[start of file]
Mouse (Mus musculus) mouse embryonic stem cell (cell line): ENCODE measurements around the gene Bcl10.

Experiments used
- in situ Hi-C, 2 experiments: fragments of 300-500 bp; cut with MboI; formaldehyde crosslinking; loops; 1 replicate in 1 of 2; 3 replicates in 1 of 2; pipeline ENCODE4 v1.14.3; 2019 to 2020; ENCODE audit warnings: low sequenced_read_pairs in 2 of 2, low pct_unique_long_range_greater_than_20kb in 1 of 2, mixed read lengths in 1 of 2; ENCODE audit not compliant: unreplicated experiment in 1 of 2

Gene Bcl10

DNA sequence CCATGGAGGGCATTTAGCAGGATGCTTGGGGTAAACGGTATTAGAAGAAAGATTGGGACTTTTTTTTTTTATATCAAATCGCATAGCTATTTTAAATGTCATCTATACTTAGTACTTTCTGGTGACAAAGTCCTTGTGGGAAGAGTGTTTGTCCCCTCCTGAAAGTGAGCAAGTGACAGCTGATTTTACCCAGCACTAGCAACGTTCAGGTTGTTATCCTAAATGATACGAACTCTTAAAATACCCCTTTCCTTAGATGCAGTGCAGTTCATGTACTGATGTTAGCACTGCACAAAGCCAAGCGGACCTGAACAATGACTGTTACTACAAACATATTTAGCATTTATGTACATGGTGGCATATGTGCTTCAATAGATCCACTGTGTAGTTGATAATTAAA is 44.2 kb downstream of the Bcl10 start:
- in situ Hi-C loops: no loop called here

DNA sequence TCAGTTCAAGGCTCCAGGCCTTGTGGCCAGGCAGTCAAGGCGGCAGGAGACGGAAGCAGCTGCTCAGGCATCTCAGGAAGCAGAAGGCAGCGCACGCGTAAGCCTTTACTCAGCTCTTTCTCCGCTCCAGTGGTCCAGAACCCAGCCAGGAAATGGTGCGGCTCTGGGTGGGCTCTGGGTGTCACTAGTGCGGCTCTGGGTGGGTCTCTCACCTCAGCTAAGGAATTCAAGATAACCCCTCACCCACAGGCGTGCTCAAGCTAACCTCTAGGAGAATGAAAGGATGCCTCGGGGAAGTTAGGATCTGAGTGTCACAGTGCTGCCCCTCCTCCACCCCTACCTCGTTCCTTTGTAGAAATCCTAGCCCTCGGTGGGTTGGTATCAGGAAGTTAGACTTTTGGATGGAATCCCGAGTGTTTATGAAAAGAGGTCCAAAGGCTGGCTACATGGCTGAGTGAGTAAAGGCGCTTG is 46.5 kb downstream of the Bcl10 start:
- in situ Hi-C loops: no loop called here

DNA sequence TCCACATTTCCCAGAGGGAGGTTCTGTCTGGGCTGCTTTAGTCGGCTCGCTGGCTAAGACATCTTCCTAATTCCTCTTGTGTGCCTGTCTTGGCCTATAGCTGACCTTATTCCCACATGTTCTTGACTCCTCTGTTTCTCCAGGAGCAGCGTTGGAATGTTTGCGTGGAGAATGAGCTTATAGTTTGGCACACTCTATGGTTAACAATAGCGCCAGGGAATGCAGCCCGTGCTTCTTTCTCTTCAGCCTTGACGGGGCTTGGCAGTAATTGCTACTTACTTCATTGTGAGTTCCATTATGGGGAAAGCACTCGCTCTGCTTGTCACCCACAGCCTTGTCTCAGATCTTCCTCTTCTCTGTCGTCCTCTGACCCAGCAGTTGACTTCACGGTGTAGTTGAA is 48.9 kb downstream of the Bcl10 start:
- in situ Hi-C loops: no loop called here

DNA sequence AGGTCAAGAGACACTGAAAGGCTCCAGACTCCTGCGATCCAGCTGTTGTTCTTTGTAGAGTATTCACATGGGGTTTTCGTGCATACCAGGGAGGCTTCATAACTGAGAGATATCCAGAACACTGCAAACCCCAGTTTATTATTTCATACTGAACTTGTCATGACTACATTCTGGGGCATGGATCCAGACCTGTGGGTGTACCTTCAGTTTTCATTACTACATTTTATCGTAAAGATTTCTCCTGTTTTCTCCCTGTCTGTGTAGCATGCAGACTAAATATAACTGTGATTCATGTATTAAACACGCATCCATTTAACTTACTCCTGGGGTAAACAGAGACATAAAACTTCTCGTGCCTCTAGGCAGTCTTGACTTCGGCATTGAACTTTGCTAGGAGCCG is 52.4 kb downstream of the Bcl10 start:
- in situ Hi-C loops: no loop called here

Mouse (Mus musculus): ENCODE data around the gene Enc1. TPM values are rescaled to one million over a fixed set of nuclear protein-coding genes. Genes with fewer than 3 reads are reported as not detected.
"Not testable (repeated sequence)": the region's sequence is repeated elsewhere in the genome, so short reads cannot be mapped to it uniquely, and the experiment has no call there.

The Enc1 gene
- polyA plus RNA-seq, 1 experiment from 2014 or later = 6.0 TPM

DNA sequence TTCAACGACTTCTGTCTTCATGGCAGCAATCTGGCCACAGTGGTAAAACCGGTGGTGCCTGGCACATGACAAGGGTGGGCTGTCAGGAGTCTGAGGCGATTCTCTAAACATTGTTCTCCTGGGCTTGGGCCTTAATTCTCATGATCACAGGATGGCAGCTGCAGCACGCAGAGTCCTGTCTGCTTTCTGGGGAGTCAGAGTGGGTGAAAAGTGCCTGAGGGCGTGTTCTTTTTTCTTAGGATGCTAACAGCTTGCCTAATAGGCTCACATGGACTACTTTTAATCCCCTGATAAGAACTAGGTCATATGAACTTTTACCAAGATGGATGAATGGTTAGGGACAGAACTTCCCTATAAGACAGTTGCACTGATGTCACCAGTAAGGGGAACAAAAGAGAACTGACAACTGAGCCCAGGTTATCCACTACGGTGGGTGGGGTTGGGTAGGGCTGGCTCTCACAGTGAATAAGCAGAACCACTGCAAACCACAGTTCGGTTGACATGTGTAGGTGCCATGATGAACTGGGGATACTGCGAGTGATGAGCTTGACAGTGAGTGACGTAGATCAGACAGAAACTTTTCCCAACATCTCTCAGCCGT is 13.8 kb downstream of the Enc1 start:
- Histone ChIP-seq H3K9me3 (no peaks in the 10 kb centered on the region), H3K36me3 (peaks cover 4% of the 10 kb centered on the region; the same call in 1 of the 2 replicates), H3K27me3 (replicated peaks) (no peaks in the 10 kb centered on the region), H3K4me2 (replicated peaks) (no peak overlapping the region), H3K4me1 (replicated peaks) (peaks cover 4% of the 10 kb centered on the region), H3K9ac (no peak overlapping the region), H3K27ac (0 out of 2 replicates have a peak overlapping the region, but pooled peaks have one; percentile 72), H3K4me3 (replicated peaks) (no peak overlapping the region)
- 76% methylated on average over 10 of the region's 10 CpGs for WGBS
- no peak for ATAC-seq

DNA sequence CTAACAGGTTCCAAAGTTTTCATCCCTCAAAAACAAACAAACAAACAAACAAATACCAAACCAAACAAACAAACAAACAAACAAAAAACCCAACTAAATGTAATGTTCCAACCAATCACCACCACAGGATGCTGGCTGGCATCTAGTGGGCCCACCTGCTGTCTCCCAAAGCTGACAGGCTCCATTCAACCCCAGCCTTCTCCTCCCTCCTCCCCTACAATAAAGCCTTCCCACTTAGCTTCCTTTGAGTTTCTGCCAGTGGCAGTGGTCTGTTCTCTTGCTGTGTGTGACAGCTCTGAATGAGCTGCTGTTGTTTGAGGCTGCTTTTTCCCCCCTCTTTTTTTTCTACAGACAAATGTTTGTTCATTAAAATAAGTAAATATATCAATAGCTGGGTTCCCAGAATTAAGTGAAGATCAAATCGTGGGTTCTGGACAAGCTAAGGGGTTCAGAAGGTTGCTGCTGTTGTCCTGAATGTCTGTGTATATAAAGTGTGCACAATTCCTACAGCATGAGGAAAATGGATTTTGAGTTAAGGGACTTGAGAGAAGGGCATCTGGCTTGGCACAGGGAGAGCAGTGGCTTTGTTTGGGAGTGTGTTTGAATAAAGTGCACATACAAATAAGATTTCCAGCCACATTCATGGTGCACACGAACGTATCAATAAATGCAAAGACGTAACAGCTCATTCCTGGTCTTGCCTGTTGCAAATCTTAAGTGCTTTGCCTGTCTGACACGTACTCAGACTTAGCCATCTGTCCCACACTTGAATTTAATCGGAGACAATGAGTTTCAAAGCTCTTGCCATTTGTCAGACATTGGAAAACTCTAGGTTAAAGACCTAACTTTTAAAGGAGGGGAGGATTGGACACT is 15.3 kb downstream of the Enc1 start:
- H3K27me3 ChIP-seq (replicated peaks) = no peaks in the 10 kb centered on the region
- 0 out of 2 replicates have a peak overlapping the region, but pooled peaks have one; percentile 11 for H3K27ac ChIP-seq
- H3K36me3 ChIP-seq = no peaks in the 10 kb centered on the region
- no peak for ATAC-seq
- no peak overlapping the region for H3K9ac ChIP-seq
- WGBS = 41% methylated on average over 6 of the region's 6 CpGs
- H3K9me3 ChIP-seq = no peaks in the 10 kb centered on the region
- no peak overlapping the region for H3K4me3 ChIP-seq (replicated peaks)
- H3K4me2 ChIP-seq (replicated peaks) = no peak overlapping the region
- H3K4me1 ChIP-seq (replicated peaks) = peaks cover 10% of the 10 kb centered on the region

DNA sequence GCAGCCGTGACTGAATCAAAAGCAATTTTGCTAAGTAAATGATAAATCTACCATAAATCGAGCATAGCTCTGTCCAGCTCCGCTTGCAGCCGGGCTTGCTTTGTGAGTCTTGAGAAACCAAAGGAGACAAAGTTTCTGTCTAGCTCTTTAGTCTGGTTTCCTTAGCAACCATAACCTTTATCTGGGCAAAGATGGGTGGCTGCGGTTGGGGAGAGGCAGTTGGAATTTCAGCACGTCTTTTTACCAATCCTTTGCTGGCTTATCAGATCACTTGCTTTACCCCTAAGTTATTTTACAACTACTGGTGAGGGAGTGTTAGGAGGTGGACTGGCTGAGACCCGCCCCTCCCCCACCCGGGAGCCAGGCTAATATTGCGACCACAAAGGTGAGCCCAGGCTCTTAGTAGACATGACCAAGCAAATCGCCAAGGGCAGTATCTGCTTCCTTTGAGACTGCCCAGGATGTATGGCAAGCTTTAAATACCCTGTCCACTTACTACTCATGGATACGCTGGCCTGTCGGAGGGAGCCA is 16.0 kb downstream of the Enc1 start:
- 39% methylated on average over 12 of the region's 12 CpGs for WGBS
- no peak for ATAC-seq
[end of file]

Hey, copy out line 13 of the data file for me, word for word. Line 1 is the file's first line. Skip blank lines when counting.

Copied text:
Mouse (Mus musculus): ENCODE data around the gene Enc1. TPM values are rescaled to one million over a fixed set of nuclear protein-coding genes. Genes with fewer than 3 reads are reported as not detected.